• Spoke several times with former school board member Steve Hughes. Secretly audio recorded two of those conversations. Hughes, an attorney, gave his understanding that the insurance industry as a general strategy tries to “starve them out, to postpone the case, make it last as long as possible.” Hughes told him that if the school board wants to fire someone based on insubordination that “it still has to be refusing to obey a legitimate and reasonable order.”

• When he previously testified that he had “pitched” stuff from his classroom he was referring to physically tossing the stuff into a trashcan in his barn. The items were stored there until his attorney requested the items. The only items that were actually given to the garbage man were twenty or thirty “Chinese letters” that had lain on the top and were water damaged.

• An email from a school librarian, to him, ends with Psalms 93:4. (The email was brought as an exhibit by Millstone.) Expects that this would be a concern to school administration. Did see other emails from people within the school that included Bible verses.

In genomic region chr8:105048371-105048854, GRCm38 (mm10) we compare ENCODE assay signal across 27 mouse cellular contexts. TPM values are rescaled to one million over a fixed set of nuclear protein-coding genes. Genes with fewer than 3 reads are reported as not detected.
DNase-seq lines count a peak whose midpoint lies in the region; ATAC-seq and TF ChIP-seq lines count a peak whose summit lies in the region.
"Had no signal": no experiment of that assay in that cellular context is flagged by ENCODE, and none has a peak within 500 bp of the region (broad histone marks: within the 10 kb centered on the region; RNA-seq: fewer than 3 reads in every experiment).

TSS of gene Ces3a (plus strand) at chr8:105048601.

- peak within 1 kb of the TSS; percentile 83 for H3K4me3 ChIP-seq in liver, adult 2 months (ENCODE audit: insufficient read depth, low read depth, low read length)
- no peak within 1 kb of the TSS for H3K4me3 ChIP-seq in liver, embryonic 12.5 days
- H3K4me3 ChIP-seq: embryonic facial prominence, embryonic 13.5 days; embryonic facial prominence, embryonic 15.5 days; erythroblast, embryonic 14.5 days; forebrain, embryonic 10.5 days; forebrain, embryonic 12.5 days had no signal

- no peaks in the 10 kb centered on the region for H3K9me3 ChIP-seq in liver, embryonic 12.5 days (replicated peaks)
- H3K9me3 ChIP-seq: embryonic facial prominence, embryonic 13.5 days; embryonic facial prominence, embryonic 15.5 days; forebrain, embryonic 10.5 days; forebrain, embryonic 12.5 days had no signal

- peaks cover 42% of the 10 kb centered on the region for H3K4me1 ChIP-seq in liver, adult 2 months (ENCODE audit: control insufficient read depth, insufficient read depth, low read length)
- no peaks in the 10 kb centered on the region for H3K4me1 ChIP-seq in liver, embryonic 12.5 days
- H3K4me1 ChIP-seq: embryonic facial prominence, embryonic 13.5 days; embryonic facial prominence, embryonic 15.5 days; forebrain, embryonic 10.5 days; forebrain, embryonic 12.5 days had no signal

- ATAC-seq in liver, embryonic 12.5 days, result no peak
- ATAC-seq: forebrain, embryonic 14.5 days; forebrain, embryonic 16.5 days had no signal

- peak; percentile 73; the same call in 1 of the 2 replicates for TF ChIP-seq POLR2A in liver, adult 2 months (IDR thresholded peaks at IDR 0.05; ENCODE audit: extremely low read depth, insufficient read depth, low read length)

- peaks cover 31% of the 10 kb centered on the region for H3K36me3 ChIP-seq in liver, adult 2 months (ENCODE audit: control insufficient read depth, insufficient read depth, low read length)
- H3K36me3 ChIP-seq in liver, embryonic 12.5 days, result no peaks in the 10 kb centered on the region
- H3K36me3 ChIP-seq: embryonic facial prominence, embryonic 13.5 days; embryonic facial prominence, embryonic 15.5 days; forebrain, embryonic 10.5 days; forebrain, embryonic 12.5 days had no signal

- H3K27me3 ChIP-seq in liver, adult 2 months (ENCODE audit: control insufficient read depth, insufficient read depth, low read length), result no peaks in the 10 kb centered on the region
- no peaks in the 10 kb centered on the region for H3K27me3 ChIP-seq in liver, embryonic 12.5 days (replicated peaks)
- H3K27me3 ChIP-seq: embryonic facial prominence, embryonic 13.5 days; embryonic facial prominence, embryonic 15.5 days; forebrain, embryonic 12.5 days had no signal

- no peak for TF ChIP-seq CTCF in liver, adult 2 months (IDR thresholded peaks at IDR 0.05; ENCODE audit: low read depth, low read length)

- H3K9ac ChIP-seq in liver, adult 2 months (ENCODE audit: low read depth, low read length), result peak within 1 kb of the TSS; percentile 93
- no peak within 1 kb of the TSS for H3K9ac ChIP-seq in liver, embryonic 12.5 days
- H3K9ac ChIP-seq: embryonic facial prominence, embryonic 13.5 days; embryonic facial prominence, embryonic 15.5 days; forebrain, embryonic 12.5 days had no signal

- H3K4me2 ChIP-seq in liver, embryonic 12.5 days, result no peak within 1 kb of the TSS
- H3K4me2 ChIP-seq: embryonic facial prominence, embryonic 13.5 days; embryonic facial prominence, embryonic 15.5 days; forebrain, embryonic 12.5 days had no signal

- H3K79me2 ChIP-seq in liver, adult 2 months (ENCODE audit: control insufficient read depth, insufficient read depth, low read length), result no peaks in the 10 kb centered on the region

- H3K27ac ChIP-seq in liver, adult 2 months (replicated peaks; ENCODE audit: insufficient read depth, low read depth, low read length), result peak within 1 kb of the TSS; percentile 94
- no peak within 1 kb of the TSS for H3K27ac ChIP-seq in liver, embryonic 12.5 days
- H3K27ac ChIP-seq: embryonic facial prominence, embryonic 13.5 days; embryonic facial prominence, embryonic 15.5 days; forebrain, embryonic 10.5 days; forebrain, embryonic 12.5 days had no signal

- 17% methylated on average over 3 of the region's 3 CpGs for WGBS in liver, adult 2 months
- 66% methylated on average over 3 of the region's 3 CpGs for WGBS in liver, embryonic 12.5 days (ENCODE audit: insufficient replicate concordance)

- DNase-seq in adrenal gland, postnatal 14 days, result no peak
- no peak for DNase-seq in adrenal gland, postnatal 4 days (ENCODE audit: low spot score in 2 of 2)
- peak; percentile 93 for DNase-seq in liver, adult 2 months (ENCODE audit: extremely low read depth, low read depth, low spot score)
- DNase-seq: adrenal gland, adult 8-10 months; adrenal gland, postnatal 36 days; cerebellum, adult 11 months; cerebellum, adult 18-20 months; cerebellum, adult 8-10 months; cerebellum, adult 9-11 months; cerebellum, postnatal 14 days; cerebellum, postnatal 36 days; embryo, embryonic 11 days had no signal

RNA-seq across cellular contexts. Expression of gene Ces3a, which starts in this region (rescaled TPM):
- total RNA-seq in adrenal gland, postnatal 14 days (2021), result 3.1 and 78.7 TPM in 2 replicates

• Another email from a school librarian, to him, ends with a quote about there being many different sides to an issue. (The email was brought as an exhibit by Millstone.)

• The school, for many years, had an “Advisory Period” which dealt with moral and patriotic topics. Can still deal with those topics in conjunction with “Channel 1” time.

• His personal Bible is missing. This is the same Bible that he kept on his classroom desk and that he has been with him for most of the hearing. The last time that he had the Bible was in the hearing room.

Freshwater said that he has been in the witness chair for over fifty-five hours and that it would be easy to catch him up on a detail. He has been asked to testify over a large portion of his teaching career. He said that when he was teaching he never thought that he would need to take notes so that he could speak about his teaching career with absolute precision.

Coverage of Freshwater’s previous testimony:

“John Freshwater: Investigation Didn’t Follow Contract”

“Missing Evidence in John Freshwater Hearing”